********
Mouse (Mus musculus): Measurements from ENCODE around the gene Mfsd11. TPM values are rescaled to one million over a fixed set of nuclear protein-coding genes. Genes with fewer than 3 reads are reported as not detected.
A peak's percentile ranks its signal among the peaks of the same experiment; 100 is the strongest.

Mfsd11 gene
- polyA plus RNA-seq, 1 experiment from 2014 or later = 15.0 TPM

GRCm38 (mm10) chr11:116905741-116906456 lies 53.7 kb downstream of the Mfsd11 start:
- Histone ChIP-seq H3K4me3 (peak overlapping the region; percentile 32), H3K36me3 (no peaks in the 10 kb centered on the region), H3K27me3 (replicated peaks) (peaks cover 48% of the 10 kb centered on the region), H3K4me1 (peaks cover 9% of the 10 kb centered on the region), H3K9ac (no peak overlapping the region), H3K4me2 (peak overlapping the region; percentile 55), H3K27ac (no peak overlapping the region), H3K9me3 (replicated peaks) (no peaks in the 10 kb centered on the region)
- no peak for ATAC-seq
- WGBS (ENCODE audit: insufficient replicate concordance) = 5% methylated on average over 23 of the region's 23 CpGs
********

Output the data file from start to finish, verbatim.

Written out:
Mouse (Mus musculus): Measurements from ENCODE around the gene Mfsd11. TPM values are rescaled to one million over a fixed set of nuclear protein-coding genes. Genes with fewer than 3 reads are reported as not detected.
A peak's percentile ranks its signal among the peaks of the same experiment; 100 is the strongest.

Mfsd11 gene
- polyA plus RNA-seq, 1 experiment from 2014 or later = 15.0 TPM

GRCm38 (mm10) chr11:116905741-116906456 lies 53.7 kb downstream of the Mfsd11 start:
- Histone ChIP-seq H3K4me3 (peak overlapping the region; percentile 32), H3K36me3 (no peaks in the 10 kb centered on the region), H3K27me3 (replicated peaks) (peaks cover 48% of the 10 kb centered on the region), H3K4me1 (peaks cover 9% of the 10 kb centered on the region), H3K9ac (no peak overlapping the region), H3K4me2 (peak overlapping the region; percentile 55), H3K27ac (no peak overlapping the region), H3K9me3 (replicated peaks) (no peaks in the 10 kb centered on the region)
- no peak for ATAC-seq
- WGBS (ENCODE audit: insufficient replicate concordance) = 5% methylated on average over 23 of the region's 23 CpGs